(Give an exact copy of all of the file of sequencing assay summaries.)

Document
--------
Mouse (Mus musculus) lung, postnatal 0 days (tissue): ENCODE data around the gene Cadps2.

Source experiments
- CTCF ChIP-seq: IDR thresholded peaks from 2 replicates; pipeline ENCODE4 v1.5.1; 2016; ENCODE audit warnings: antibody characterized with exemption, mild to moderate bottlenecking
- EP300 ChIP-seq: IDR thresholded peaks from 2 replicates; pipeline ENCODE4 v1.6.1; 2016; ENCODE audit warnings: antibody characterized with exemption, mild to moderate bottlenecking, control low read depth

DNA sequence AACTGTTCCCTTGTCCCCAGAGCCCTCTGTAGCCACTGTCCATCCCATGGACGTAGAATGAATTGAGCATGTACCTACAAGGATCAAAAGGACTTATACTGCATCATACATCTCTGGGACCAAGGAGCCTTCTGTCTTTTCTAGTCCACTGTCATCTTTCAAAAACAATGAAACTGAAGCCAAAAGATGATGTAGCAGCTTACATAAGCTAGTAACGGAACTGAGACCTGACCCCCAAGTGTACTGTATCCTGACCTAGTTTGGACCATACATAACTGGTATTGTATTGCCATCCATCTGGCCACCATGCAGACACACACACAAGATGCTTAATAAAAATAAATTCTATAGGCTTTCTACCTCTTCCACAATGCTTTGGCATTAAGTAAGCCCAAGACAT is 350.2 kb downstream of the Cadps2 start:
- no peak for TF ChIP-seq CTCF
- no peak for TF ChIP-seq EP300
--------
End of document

Mouse (Mus musculus) lung, postnatal 0 days (tissue): ENCODE data around the gene Cadps2.

Source experiments
- CTCF ChIP-seq: IDR thresholded peaks from 2 replicates; pipeline ENCODE4 v1.5.1; 2016; ENCODE audit warnings: antibody characterized with exemption, mild to moderate bottlenecking
- EP300 ChIP-seq: IDR thresholded peaks from 2 replicates; pipeline ENCODE4 v1.6.1; 2016; ENCODE audit warnings: antibody characterized with exemption, mild to moderate bottlenecking, control low read depth

DNA sequence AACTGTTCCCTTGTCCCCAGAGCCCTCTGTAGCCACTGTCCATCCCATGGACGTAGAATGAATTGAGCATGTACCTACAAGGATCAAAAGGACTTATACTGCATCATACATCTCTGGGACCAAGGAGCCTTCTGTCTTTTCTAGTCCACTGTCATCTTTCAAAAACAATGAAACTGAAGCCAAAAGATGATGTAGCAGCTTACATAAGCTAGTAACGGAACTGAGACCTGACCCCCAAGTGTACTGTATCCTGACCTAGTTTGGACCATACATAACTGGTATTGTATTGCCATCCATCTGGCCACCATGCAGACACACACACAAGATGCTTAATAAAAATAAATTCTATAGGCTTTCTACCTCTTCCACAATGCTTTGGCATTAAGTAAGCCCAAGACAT is 350.2 kb downstream of the Cadps2 start:
- no peak for TF ChIP-seq CTCF
- no peak for TF ChIP-seq EP300